Tankless water heater installation involves more than simply swapping out a tank unit. Creative layout solutions and proper installation are critical to minimize initial costs, improve payback time, and realize the system’s predicted life. Plumbers and remodelers need to take several factors into consideration — and get the right education and training — for a perfect tankless installation.
Tankless water heaters should be located in a place that minimizes installation cost and maximizes performance. Tankless units must vent to the outside (see 8 Facts to Know About Venting Tankless Water Heaters). And because they are small and need no indoor air for combustion, they can be located in more places than a traditional water heater. Plumbers should evaluate the venting, gas, and water lines to help the homeowner minimize installation costs. One option unique to tankless systems is the ability to install a unit outside.
“In warmer climates, consider an exterior unit for greater installation savings,” encourages Trey Hoffman, global product manager at Rinnai. “For interior and exterior units, carefully think through the layout and find the location that minimizes the length of water and gas lines to save money.” Be aware that tankless fans can make noise, so locate the unit where the sound won’t be a factor. To further reduce noise, install a unit with a low decibel rating or use an isolation kit to absorb the sound.
On tank heaters, the water connections come in at the top, but they need to go in at the bottom of tankless units, possibly requiring a reroute of lines. If the tank was in the center of a room, the waterlines will likely also need to be moved to an exterior wall, where the new tankless unit can more easily vent outside. The type of pipe used for the water will also affect cost. Copper pipes are already present in many retrofit scenarios, but PEX or PVC plumbing is less expensive, can be installed more quickly, and is easier to work with.
If the tankless replacement is a condensing unit, running a condensate line is vital. The condensate should also be neutralized, as highly acidic condensate can stain concrete or corrode metal pipe. Use a condensate neutralizer — which contains a base media, such as limestone or marble chips — in a section of pipe. Or drain the condensate into a plastic or vinyl washing machine drain, as soap will neutralize the condensate. Although condensing tankless units require this additional step and are a bit more expensive than non-condensing models, their cooler exhaust gas temperatures allow for the use of less-expensive plastic venting pipe, whereas the high-temperature flue gases of non-condensing tankless water heaters require more-costly stainless steel vents.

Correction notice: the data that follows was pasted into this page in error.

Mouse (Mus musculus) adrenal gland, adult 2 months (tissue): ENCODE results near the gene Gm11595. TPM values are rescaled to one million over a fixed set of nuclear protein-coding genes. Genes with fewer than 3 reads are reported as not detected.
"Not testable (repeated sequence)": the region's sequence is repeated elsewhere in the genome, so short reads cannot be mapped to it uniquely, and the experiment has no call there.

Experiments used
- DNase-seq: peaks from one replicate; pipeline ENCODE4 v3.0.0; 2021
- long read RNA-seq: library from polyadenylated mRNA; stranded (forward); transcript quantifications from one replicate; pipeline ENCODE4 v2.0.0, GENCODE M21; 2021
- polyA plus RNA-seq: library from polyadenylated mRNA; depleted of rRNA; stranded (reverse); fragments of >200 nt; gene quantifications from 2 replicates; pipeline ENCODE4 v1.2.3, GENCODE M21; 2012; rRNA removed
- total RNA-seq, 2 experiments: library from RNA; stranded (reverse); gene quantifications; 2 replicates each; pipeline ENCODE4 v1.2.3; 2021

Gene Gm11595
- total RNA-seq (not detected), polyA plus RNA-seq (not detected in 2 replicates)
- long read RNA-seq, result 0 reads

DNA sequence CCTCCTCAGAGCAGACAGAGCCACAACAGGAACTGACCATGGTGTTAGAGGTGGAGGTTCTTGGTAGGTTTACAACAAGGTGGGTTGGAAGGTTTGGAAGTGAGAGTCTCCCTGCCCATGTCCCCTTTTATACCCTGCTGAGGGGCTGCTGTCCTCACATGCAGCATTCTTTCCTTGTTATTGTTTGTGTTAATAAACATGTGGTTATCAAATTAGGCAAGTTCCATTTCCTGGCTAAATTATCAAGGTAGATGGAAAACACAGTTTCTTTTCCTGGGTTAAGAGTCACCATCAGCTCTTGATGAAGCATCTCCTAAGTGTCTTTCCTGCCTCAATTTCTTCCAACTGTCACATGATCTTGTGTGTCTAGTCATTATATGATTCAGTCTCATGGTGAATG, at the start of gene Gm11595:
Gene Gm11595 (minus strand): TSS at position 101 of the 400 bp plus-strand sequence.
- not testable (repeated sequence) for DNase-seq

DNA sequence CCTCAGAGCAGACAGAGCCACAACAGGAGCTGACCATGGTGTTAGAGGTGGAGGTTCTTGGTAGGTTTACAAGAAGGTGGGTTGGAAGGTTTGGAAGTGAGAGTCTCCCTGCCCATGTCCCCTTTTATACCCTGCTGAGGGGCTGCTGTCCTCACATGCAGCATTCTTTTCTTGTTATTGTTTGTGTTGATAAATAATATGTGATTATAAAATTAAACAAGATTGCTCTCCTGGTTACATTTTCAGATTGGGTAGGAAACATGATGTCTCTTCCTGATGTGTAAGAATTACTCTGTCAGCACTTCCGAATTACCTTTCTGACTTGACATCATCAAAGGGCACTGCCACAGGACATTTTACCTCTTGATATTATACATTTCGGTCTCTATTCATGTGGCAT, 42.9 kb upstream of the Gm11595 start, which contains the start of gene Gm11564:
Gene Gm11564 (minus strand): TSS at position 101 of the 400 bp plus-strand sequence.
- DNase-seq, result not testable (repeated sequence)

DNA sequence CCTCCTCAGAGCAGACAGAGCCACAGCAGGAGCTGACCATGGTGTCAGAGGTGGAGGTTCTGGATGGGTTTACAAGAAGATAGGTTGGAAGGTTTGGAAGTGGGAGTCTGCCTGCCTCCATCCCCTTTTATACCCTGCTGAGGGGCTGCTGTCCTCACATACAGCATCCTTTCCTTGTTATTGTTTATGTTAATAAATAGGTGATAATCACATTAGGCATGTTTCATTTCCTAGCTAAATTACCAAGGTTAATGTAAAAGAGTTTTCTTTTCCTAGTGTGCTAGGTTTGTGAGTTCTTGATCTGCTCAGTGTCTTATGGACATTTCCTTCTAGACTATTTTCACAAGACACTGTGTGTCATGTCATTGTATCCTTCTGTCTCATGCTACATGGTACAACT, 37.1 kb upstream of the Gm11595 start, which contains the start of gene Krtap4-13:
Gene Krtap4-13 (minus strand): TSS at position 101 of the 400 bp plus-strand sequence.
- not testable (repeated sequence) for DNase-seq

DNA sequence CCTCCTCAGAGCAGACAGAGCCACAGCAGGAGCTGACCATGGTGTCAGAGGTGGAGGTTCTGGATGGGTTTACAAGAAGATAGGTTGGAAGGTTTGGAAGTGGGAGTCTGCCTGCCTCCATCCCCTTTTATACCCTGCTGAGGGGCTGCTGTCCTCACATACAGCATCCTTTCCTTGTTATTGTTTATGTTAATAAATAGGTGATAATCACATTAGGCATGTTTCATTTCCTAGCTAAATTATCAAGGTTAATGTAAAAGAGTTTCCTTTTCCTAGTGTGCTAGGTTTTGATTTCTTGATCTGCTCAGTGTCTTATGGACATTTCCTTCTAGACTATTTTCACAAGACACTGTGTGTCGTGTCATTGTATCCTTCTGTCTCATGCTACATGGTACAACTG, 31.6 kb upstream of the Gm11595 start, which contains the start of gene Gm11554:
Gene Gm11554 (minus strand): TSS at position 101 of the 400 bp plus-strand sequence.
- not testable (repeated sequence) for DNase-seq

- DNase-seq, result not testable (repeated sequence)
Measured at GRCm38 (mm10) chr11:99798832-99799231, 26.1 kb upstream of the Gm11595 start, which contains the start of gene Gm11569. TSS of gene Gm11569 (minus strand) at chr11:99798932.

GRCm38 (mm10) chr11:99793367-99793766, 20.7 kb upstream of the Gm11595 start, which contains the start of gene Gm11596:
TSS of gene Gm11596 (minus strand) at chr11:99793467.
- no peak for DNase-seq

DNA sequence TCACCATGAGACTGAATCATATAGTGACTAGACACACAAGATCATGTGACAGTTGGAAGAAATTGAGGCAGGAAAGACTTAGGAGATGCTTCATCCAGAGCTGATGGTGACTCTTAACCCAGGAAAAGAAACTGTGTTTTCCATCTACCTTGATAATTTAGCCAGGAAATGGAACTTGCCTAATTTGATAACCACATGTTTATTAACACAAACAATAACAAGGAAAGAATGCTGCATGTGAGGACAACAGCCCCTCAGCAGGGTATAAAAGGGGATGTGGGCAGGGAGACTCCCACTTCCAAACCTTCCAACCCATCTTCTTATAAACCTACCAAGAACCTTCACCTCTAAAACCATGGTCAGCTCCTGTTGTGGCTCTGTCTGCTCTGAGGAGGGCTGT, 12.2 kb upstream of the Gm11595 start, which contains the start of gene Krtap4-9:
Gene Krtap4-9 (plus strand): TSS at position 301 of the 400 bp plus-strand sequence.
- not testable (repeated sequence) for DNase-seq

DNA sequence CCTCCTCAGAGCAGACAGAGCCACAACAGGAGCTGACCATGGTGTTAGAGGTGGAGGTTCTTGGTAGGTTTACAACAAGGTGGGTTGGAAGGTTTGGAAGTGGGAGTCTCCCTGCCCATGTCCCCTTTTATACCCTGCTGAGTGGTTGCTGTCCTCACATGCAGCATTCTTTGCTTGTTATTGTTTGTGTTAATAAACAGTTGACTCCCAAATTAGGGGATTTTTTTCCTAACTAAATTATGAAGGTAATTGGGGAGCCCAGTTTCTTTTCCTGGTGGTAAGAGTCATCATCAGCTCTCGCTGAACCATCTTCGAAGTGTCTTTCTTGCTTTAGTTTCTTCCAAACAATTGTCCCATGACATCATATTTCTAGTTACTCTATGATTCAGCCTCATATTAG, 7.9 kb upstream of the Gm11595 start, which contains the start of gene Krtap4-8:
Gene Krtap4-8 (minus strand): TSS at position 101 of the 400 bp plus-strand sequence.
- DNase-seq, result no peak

Although condensate is primarily an issue with condensing units, it is also important to properly drain condensate in noncondensing units, especially when there are long vertical vent runs. “When plumbers neglect to hook up a condensate line, the condensate can run down into the heat exchanger and burner assembly areas, which may reduce the life of the heater from 20-plus years down to four to five,” cautions Ed Clark, master plumber and owner/operator of Tankless Concepts in Falls Church, Virginia.
4. Gas Pressure
“Some tankless water heaters have eliminated cold-water shock caused by the water cooling in the pipe through a buffer tank and recirculating pump.”
When at full power, tankless units require between 120,000 and 199,000 British thermal units (Btu) — three to five times the heating capacity of a tank type water heater. In many tank water heater replacement scenarios, the gas line size must be increased from the typical 1/2-inch size to a 3/4-inch line. But the higher pressure of propane means that sometimes the existing 1/2-inch line can be re-used for the tankless unit. Depending on the length of gas line needed, propane systems may not require a larger-diameter gas line, offering installation savings up to $1,000.
Some new tankless water heaters are even more adept at using a half-inch gas line for either natural gas or propane by using a negative pressure gas valve and the exhaust-system fan to pull gas in and stabilize it at 190,000 Btu. “Some units also heat from the top down to eliminate superheating the water, so you have less mineral separation and don’t incur scale buildup,” explains Marc Heffner, marketing manager at Navien. “In addition, some units have eliminated cold-water shock caused by the water cooling in the pipe through a buffer tank and recirculating pump.”
Finding the least-restrictive way to install a tankless system and reducing the length of water or gas lines helps lower installation costs. Take the time to learn the correct way to install tankless systems to offer customers a better return on investment and long-term satisfaction.
To learn more about energy-efficient water heating with propane, check out our research on the effects of the 2015 federal water heating standards.